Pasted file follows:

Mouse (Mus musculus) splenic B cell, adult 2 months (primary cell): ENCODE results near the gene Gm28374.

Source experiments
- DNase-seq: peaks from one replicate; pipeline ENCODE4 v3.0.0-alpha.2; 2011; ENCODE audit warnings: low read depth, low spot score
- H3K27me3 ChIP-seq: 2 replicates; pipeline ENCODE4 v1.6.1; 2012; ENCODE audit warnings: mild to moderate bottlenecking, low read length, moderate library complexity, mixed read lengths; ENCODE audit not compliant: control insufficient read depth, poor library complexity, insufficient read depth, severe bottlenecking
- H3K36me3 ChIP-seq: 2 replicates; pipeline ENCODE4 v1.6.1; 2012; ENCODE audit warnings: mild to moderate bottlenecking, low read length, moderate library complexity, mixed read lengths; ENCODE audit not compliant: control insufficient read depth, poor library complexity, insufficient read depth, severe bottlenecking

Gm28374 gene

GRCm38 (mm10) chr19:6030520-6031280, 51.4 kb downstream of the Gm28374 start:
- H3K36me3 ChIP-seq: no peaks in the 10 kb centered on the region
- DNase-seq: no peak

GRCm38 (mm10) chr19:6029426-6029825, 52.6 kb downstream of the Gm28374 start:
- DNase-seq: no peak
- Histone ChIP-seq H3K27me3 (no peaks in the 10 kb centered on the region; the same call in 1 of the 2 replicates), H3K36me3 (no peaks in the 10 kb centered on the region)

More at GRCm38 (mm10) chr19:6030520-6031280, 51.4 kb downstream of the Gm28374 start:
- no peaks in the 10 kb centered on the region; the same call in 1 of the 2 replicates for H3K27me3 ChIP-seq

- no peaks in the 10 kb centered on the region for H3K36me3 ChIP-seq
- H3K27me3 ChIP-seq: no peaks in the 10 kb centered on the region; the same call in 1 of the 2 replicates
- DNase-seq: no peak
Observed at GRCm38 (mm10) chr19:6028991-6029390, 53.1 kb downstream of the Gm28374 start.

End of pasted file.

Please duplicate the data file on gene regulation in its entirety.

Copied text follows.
Mouse (Mus musculus) splenic B cell, adult 2 months (primary cell): ENCODE results near the gene Gm28374.

Source experiments
- DNase-seq: peaks from one replicate; pipeline ENCODE4 v3.0.0-alpha.2; 2011; ENCODE audit warnings: low read depth, low spot score
- H3K27me3 ChIP-seq: 2 replicates; pipeline ENCODE4 v1.6.1; 2012; ENCODE audit warnings: mild to moderate bottlenecking, low read length, moderate library complexity, mixed read lengths; ENCODE audit not compliant: control insufficient read depth, poor library complexity, insufficient read depth, severe bottlenecking
- H3K36me3 ChIP-seq: 2 replicates; pipeline ENCODE4 v1.6.1; 2012; ENCODE audit warnings: mild to moderate bottlenecking, low read length, moderate library complexity, mixed read lengths; ENCODE audit not compliant: control insufficient read depth, poor library complexity, insufficient read depth, severe bottlenecking

Gm28374 gene

GRCm38 (mm10) chr19:6030520-6031280, 51.4 kb downstream of the Gm28374 start:
- H3K36me3 ChIP-seq: no peaks in the 10 kb centered on the region
- DNase-seq: no peak

GRCm38 (mm10) chr19:6029426-6029825, 52.6 kb downstream of the Gm28374 start:
- DNase-seq: no peak
- Histone ChIP-seq H3K27me3 (no peaks in the 10 kb centered on the region; the same call in 1 of the 2 replicates), H3K36me3 (no peaks in the 10 kb centered on the region)

More at GRCm38 (mm10) chr19:6030520-6031280, 51.4 kb downstream of the Gm28374 start:
- no peaks in the 10 kb centered on the region; the same call in 1 of the 2 replicates for H3K27me3 ChIP-seq

- no peaks in the 10 kb centered on the region for H3K36me3 ChIP-seq
- H3K27me3 ChIP-seq: no peaks in the 10 kb centered on the region; the same call in 1 of the 2 replicates
- DNase-seq: no peak
Observed at GRCm38 (mm10) chr19:6028991-6029390, 53.1 kb downstream of the Gm28374 start.